In the more encompassing approach that I have described above, however, I am quite involved in worship. In fact, I consider the activity I am involved in at this moment to be one of my more significant acts of personal/individual worship. Why?  How can I say that?  Because in my worldview of worship I am applying the gifts God has given to serve the Body of Christ. He has allotted to me some creativity, an enjoyment of studying and teaching, and an ability to write down my thoughts effectively. So, as I use those gifts (His mercies and grace to me, in a measure appropriate for the task), I develop these ideas and write in order to offer it to encourage, teach, and foster dialogue in the church, the Body of Christ.

For me, this is where the “rubber meets the road” in worship. This is worship beyond Sunday and infiltrating into my daily life.  It is the presentation of my body as a “spiritual service of worship.”  In its truest form, this is the widest ranging idea that we can consider as “worship”— a lifestyle in which God is honored and we serve Him daily, moment by moment.

There may be some of you who are authors, or could be, so you may actually join me in this form of worship. However, even then our work will be unique, as God has gifted us with mercy and grace appropriate for our own task, and we both can serve the Body of Christ in this way.  Diversity in unity is a key factor in the operation of the church.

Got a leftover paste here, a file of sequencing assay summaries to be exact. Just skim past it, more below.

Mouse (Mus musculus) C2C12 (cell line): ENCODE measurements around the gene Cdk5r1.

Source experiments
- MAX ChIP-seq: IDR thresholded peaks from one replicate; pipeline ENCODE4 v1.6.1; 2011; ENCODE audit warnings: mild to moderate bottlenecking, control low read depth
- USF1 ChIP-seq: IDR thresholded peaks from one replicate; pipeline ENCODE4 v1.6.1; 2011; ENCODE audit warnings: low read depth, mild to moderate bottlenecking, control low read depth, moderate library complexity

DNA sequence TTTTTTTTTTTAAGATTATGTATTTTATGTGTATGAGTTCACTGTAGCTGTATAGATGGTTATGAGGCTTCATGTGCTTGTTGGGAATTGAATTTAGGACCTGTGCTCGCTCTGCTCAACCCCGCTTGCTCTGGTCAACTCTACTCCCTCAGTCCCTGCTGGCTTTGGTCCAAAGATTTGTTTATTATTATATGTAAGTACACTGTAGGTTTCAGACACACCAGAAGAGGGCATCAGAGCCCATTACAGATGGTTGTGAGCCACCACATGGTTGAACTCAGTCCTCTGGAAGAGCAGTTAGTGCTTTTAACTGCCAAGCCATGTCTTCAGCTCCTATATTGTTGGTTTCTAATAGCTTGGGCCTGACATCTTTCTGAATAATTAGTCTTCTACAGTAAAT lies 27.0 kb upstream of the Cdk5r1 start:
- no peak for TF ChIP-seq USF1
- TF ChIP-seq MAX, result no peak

Others may have no inclination to write, or research, or do anything of the sort. What is it that God has given you to do?  I have a friend who loves to see the church building clean. It is like his mission in life. He is passionate about vacuuming and loves clean windows. There may be others who can vacuum, and some who can clean windows. Even I can do that!  But, his internal joy at doing it, and his gifting from God, works to produce actions that go beyond average. This is worship at its best as he serves God by serving the Body of Christ with his gifts. To use a popular phrase, my friend in his cleaning has a “heart of worship.”

“As exhilarating, burden-lifting, and life-transforming as worship in our services can be,” T.D. Jakes writes, “this is only a part of the meaning of worship for the believer. Worship comprises the very essence and foundation of our life in Christ. Worship is the complete consecration of our lives to God.  It is the attitude we walk in, speak from, and meditate in at all times.  Our life is completely and totally His” (T.D.  Jakes, Intimacy with God:  The Spiritual Worship of the Believer in “Six Pillars From Ephesians, Volume 3” (Tulsa, OK:  Albury Publishing, 2000), pg. 6).


(Original Post on August 13, 2013 at the Worldview Church: http://www.worldviewchurch.org/worshiparts/articles/20198-uniquely-you-worshiping-in-your-giftedness)


Posted on March 17, 2014, in Christian Worldview, Content of Worship, Corporate Worship, theology, Worship Leader and tagged , , , , . Bookmark the permalink. Leave a comment.